The report released today by Robert Francis QC is shaming for the NHS. The failure in the systems that were supposed to oversee and regulate our hospitals are laid bare for all to see and it is important that the NHS takes these issues seriously and works together to make sure we make the changes needed.
However, perhaps even more worrying is the focus on the basic lack of care and compassion by individual nurses and doctors and other staff who worked in a poisonous climate in Mid Staffordshire, a culture that has no place in any caring environment and definitely not in our NHS.
Without this culture, which Robert Francis describes as “insidious and negative” there would have been no need for two Francis inquiries and there would have not been the deaths and harm to patients at Mid Staffordshire NHS Foundation Trust that led us to where we are today.
That is why Health Education England (HEE) will be at the forefront of dealing with the problems of values, culture and behaviours that are at the root of the issues addressed by Robert Francis today.
Professor Ian Cumming, Chief Executive of HEE, said: “The values of the NHS, of public service, of compassion and of care are at the root of why the people of this country love the NHS and also why most people who work in the NHS join it in the first place. It is clear that at Mid Staffordshire something went badly wrong with the culture over many years and the values that should be core to everyone who looks after patients were missing or eroded over time.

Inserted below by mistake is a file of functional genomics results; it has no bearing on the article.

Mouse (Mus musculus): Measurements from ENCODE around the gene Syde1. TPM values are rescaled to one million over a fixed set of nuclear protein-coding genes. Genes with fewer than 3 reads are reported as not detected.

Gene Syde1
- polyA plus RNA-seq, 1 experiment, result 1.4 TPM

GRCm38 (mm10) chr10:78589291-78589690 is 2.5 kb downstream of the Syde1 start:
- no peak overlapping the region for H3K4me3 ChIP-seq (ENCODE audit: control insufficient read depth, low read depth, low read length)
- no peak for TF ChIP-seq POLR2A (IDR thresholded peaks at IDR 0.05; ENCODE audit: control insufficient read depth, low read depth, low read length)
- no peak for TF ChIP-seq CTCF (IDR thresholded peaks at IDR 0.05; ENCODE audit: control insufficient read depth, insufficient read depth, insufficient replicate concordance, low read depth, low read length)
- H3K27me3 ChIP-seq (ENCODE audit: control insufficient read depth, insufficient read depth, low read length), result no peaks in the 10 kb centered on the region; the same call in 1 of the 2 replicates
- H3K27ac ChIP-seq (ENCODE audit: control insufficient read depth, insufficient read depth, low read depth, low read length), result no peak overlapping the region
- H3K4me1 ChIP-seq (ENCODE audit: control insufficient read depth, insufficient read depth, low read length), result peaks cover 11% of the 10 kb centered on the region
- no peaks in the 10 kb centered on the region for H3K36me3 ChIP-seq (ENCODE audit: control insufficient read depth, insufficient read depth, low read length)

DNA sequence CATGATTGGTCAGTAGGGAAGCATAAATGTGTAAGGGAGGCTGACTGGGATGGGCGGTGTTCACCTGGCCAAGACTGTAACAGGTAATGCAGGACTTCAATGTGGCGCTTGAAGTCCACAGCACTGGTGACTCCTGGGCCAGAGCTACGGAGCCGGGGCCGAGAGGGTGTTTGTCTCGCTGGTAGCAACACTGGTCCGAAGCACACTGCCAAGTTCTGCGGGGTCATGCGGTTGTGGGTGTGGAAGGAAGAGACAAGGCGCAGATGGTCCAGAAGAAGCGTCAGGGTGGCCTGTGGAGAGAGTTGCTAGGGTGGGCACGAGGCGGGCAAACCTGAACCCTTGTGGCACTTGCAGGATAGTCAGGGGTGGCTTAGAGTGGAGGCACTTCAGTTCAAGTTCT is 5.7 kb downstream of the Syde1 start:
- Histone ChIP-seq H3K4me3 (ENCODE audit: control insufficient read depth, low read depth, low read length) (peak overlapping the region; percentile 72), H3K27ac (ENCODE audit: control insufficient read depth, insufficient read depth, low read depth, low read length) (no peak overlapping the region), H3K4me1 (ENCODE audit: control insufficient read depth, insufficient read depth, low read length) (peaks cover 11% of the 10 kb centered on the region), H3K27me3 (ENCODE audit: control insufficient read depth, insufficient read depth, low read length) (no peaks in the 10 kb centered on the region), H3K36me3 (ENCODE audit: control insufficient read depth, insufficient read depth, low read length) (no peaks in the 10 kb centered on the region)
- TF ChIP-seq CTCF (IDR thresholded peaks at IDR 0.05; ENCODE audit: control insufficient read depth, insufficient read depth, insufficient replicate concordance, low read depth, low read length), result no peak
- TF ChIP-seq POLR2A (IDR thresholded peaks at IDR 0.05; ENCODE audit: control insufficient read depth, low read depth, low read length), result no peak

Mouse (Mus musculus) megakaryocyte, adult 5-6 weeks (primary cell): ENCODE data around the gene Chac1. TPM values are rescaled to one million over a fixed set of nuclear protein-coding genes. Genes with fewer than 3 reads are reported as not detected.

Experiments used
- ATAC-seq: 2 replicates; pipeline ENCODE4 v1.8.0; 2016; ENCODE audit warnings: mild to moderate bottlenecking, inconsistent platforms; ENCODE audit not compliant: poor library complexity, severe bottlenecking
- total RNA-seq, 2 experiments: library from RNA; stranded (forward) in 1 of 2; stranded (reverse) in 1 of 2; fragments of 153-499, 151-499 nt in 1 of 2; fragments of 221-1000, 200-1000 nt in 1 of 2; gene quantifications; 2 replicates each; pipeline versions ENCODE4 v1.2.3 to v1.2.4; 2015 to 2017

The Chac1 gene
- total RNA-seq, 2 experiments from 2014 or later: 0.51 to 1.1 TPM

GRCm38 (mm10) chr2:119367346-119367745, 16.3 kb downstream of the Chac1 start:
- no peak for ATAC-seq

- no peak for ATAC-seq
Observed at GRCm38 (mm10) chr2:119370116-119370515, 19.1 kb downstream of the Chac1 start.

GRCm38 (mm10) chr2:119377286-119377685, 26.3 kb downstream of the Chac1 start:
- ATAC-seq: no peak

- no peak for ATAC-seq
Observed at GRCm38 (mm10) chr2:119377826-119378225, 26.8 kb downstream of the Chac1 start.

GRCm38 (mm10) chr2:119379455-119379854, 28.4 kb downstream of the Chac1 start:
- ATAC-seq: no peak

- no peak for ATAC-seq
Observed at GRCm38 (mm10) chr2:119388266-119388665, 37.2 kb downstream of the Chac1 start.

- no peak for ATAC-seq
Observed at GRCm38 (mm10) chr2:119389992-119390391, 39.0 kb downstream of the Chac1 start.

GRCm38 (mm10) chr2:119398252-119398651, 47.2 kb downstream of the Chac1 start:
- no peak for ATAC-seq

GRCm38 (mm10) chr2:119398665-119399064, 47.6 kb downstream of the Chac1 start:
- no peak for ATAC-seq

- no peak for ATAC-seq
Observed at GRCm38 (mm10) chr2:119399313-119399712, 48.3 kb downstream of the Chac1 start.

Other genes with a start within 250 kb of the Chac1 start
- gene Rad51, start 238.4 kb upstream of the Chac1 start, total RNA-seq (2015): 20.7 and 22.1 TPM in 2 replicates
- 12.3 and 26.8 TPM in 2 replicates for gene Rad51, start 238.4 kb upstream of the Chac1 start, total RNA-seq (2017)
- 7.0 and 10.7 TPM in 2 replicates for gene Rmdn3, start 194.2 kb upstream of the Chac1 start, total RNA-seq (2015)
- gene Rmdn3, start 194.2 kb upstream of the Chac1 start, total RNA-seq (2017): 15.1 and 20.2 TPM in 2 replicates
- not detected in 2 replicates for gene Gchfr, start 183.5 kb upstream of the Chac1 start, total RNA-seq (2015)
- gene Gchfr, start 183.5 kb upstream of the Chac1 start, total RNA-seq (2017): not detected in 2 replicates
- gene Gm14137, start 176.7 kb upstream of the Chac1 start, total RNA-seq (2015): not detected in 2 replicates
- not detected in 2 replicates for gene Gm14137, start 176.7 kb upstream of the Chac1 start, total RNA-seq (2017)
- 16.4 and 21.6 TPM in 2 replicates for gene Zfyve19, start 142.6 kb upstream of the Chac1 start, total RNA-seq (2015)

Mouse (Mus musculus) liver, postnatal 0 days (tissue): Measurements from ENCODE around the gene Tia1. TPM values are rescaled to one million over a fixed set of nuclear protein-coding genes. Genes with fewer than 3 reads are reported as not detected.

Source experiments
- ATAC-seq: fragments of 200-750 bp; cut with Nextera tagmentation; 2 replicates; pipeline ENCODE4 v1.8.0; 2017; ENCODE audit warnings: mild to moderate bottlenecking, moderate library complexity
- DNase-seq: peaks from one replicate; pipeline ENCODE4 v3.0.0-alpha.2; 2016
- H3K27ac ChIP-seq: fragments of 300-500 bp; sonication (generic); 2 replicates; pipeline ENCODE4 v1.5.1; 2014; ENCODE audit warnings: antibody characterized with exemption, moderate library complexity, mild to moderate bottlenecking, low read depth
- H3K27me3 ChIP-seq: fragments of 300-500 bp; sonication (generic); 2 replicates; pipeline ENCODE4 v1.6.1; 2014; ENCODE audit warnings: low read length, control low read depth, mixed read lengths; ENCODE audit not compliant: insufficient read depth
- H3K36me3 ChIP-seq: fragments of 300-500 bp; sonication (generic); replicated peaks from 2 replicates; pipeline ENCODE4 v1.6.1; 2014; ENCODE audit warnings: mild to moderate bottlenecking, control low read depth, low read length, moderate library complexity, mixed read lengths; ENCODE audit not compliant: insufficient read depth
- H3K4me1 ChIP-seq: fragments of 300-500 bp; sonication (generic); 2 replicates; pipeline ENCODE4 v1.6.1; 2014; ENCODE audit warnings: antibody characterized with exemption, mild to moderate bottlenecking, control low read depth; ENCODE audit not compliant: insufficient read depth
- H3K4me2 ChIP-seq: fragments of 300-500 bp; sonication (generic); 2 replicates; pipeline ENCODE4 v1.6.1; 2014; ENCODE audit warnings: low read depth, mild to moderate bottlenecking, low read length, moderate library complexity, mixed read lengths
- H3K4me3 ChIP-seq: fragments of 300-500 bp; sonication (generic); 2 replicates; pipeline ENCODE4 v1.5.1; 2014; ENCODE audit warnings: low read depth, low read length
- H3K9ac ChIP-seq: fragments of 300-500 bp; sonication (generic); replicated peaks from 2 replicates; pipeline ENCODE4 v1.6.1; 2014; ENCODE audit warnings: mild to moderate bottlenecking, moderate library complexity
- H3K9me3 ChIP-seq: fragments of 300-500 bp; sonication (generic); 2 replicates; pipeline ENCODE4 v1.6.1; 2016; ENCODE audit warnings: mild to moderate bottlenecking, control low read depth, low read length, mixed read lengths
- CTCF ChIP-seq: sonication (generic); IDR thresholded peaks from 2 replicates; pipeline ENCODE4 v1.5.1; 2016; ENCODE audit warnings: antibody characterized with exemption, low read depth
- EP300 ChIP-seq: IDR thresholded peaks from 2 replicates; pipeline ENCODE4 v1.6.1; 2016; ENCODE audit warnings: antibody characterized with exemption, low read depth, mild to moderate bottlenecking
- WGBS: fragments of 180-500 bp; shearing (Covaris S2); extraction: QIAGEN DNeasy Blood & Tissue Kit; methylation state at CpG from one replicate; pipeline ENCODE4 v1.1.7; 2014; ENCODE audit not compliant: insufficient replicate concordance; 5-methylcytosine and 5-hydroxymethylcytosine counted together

“Even though the scale of what happened at Mid Staffordshire makes it stand out, there are still pockets of poor culture, poor behaviour, lack of care and lack of compassion around the rest of the NHS.
“This has to change and change now. If we get the culture right and ensure that the NHS values run through all that our staff do, we will do more to protect patients than all the regulators and systems in the world.
“HEE needs time to read the report in full and consider all of its 290 recommendations, but I also want to be clear about our responsibilities as the new people development service for health and healthcare in England.
In response to the Francis report, HEE will lead a cross-NHS set of programmes to ensure we recruit for values at all levels of the NHS from the consultant and chief executive to nurse, porter and receptionist. We will develop a process for NHS employers to use to test values and behaviours of potential employees. If people can’t demonstrate the right values and behaviours they should not get jobs in our NHS. It is as simple as that.
“My personal belief is that we should recruit for values, train around values and appraise individuals based on expression of values. There should be no place in the NHS for people who don’t subscribe to the core values as set out in the NHS Constitution.
“HEE will be talking to Universities to ensure that every student we directly or indirectly fund to study nursing, medicine, physiotherapy or any other health related course should be interviewed prior to being offered a place and they should also be subject to an assessment of their values and behaviours. If potential students cannot demonstrate the right values and behaviours to work in healthcare, why should tax payers spend tens or hundreds of thousands of pounds paying for the course for that individual?
“We will also be looking at the content of training programmes for all staff – particularly focussing on the large number of support staff – ensuring that in addition to values and behaviours people also have the appropriate levels of skills and training to undertake their roles”.
For more information, contact Helen Jackson on 0121 695 2252.